45% employees face unequal treatment because of their appearance
· 25% of employees think that their organisation's management is not committed to meet the needs of employees with disabilities
· 57% denied that their companies openly recruited LGBTQ or disabled candidates in the organisation
· 55% of employees still experience bias at their workplaces on the grounds of gender, ethnicity and appearance
· About 52% of employees mentioned that their managers treat all the employees equally regardless of their background
"If people in powerful positions continue to hire and cast only people who look like them, sound like them, come from the same neighbourhoods they grew up in, they will never have a greater understanding of experiences different from their own", Beyoncé Knowles said in a recent interview. With this, she lifted the lid off the controversial 'inclusive' aspects of society and workplaces at large.
The rat-race of being 'the best employee' has shifted to being 'the best employer'. In that bid, many employers roll out glossy initiatives to promote Diversity & Inclusion at their work floors, but how much of these pay off in the real sense?
TimesJobs surveyed more than 2,000 India Inc. employees and hiring managers to find an answer to this question.
Even though Indian corporates are progressively adopting Diversity and Inclusion at workplaces, TimesJobs survey data reveals that employees today still feel awkward or are conscious while openly expressing about their sexual orientation and cultural values at their workplaces.
Almost 29% of the employees hesitate in doing so because they think it might hamper their career. A good 26% felt that their colleagues would make fun of them. And about 23% were worried that they will be judged by their co-workers.
What organisations say v/s what they really do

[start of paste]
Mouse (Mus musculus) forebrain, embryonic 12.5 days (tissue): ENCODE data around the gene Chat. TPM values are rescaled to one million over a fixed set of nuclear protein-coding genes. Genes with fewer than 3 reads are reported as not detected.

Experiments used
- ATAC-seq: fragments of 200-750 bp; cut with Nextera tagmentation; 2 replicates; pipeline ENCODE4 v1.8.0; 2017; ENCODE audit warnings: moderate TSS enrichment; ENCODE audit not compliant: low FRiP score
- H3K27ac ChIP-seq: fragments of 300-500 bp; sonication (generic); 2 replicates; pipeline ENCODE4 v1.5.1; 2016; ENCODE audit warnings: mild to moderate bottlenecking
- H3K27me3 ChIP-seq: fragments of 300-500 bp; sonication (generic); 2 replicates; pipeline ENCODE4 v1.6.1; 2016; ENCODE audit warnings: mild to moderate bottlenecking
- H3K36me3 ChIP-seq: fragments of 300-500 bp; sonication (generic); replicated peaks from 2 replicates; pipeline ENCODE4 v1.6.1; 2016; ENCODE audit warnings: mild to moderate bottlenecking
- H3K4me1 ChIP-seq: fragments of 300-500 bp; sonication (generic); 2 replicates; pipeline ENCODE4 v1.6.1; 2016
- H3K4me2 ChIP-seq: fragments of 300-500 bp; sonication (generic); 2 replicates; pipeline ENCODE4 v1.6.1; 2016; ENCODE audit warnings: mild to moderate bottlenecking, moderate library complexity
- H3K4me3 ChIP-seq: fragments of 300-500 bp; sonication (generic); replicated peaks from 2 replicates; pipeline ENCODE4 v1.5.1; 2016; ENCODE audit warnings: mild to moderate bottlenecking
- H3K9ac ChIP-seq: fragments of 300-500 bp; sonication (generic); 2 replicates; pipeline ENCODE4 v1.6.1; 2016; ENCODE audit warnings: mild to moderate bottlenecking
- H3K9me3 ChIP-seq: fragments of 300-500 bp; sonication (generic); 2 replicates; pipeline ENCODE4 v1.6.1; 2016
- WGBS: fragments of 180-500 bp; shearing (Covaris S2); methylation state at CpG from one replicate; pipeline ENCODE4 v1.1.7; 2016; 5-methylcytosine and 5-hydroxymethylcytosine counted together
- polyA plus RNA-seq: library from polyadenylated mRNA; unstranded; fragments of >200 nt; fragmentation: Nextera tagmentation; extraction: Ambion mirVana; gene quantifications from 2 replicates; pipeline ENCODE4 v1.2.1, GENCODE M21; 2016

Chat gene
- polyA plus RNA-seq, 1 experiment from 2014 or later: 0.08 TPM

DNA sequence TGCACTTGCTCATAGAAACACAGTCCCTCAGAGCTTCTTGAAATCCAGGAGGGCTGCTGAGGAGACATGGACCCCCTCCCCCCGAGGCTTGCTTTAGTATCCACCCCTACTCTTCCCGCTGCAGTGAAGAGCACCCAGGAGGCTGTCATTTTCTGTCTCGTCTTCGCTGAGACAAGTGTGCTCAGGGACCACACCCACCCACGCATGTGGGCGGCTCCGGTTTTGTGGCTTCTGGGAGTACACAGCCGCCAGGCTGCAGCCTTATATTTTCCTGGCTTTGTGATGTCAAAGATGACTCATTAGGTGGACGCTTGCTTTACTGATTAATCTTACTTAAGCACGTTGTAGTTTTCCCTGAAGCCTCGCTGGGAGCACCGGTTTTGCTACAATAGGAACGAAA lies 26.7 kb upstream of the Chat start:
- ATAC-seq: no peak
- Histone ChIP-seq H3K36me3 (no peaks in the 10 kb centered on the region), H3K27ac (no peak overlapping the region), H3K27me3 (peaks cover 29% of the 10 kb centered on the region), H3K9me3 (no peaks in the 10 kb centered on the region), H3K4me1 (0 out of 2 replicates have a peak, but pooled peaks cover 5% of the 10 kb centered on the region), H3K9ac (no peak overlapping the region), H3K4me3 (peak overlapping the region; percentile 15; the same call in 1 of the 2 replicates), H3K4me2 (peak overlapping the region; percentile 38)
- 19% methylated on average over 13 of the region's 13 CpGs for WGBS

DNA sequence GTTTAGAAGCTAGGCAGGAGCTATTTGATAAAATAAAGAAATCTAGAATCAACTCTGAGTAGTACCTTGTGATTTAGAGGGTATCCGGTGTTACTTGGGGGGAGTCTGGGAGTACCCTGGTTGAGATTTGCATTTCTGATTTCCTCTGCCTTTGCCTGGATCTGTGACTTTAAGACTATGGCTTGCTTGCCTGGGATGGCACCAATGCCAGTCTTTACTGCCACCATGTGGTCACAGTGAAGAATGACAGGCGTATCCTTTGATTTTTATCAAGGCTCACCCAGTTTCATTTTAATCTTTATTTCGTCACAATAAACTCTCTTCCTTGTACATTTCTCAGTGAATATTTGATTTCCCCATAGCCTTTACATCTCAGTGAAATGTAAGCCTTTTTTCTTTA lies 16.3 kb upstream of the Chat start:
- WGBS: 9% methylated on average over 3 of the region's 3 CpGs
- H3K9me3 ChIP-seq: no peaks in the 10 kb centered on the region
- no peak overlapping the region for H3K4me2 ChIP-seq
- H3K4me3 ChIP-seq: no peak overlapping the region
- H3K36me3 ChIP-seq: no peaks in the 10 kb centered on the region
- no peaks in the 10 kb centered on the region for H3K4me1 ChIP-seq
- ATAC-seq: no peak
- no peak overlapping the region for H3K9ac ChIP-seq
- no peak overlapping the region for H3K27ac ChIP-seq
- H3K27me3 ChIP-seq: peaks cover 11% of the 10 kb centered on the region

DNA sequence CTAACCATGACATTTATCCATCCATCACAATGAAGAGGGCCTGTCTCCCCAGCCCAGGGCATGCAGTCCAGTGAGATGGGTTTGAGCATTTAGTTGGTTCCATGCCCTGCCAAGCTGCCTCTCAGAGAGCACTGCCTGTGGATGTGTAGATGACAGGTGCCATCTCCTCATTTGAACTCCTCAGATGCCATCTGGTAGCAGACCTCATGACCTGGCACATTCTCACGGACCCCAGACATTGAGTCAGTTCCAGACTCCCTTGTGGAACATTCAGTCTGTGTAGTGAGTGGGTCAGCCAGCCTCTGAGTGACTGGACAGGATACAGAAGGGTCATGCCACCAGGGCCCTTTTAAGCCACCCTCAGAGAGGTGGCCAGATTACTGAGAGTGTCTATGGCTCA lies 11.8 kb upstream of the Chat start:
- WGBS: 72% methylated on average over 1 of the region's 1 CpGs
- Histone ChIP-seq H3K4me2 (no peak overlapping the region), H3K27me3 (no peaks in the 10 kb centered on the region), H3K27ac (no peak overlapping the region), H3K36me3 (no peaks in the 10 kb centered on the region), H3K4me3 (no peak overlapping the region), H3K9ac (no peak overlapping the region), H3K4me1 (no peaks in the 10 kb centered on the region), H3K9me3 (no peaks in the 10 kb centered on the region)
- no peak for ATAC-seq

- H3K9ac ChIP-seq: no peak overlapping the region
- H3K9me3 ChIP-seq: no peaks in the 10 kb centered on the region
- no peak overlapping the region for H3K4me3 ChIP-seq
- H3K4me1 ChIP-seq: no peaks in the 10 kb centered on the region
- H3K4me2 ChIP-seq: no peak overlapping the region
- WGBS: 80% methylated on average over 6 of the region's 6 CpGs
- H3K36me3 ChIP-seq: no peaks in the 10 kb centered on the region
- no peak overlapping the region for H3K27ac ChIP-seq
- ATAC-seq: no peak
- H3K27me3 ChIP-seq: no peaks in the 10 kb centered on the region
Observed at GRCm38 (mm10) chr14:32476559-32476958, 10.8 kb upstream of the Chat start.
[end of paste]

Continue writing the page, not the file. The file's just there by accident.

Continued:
In the TimesJobs survey, about 52% of employees mentioned that their managers treat all the employees equally regardless of their background. About 48% of respondents said that managers treated them differently. On asking about the reasons for this mistreatment, these 48% respondents said the physical appearance of employees was the biggest reasons for unequal treatment. Another reason was gender.
According to our survey, nearly 57% of employees denied that their companies openly recruited LGBTQ or disabled candidates in the organisation. Only 42% of the India Inc. reported a yes to it.
Ironically to all the above data, among the hiring managers who took the TimesJobs survey, 65% said that their employees show a commitment to diversity and inclusion policy.
About 46% of recruiters surveyed by TimesJobs said that the primary objective of diversity programs at their organisation is to give targeted development opportunities for employees coming from different backgrounds. About 29% of recruiters said that their agenda with diversity programs was to recruit candidates from different backgrounds, and almost 16% said that the motive of such programs was to develop a pipeline of diverse leaders.
"With the rising quotient of millennials at the workplaces, the companies are innovating the D&I policies. The market demand is growing for diversity beyond the gender ratio. For example, a lot of organisations are sculpting their D&I programs for the physically disabled and LGBTQ candidates. It's overwhelming to see such progress in both public and private offices in our country", said Ramathreya Krishnamurthi, Business Head, TimesJobs & TechGig.
Here is the link to complete report: https://bit.ly/2MEnjQk
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